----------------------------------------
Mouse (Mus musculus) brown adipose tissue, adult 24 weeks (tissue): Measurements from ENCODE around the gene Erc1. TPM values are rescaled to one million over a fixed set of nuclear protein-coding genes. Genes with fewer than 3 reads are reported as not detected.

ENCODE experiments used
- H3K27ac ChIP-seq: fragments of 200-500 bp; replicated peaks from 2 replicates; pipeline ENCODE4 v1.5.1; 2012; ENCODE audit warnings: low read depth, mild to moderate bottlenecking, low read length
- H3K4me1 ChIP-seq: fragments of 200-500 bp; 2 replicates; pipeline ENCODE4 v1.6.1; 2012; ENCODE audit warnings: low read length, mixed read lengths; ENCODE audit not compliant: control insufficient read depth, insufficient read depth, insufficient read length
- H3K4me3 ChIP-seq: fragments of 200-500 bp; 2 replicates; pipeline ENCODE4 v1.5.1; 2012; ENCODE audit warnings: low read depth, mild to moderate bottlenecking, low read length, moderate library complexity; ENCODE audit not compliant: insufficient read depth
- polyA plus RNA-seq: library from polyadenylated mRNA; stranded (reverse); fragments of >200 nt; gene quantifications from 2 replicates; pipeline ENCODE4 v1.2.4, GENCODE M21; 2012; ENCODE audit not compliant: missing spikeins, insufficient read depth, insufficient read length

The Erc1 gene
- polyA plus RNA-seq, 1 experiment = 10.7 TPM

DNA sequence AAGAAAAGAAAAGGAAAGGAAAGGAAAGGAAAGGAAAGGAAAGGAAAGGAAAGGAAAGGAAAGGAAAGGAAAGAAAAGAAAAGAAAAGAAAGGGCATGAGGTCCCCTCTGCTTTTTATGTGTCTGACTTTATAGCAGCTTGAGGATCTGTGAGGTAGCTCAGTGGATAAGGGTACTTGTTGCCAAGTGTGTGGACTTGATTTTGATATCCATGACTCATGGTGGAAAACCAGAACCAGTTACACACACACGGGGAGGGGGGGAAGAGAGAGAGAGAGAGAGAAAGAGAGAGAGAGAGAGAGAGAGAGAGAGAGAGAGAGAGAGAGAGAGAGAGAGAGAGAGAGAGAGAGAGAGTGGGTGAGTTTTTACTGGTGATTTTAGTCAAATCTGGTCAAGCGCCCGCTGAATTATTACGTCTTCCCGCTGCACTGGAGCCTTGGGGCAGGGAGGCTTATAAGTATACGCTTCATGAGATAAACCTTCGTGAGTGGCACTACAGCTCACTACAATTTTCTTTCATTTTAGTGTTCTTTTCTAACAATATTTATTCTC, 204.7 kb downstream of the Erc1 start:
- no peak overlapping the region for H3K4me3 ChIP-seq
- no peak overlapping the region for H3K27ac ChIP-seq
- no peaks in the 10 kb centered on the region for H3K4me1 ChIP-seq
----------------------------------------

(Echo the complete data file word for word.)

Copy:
Mouse (Mus musculus) brown adipose tissue, adult 24 weeks (tissue): Measurements from ENCODE around the gene Erc1. TPM values are rescaled to one million over a fixed set of nuclear protein-coding genes. Genes with fewer than 3 reads are reported as not detected.

ENCODE experiments used
- H3K27ac ChIP-seq: fragments of 200-500 bp; replicated peaks from 2 replicates; pipeline ENCODE4 v1.5.1; 2012; ENCODE audit warnings: low read depth, mild to moderate bottlenecking, low read length
- H3K4me1 ChIP-seq: fragments of 200-500 bp; 2 replicates; pipeline ENCODE4 v1.6.1; 2012; ENCODE audit warnings: low read length, mixed read lengths; ENCODE audit not compliant: control insufficient read depth, insufficient read depth, insufficient read length
- H3K4me3 ChIP-seq: fragments of 200-500 bp; 2 replicates; pipeline ENCODE4 v1.5.1; 2012; ENCODE audit warnings: low read depth, mild to moderate bottlenecking, low read length, moderate library complexity; ENCODE audit not compliant: insufficient read depth
- polyA plus RNA-seq: library from polyadenylated mRNA; stranded (reverse); fragments of >200 nt; gene quantifications from 2 replicates; pipeline ENCODE4 v1.2.4, GENCODE M21; 2012; ENCODE audit not compliant: missing spikeins, insufficient read depth, insufficient read length

The Erc1 gene
- polyA plus RNA-seq, 1 experiment = 10.7 TPM

DNA sequence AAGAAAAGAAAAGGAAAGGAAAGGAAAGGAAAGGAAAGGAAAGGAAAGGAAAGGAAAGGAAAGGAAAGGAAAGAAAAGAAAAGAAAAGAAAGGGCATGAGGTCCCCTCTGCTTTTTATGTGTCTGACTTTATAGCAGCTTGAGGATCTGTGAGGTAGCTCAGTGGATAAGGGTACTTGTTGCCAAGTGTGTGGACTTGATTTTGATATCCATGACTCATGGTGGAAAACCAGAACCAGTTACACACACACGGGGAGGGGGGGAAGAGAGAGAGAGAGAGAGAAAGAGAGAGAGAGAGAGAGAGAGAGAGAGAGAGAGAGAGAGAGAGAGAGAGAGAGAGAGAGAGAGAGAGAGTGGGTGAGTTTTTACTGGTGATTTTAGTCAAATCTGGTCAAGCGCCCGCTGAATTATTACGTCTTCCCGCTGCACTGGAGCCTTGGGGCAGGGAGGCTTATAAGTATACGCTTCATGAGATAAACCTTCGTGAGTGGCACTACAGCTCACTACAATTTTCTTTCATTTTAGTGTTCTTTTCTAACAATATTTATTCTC, 204.7 kb downstream of the Erc1 start:
- no peak overlapping the region for H3K4me3 ChIP-seq
- no peak overlapping the region for H3K27ac ChIP-seq
- no peaks in the 10 kb centered on the region for H3K4me1 ChIP-seq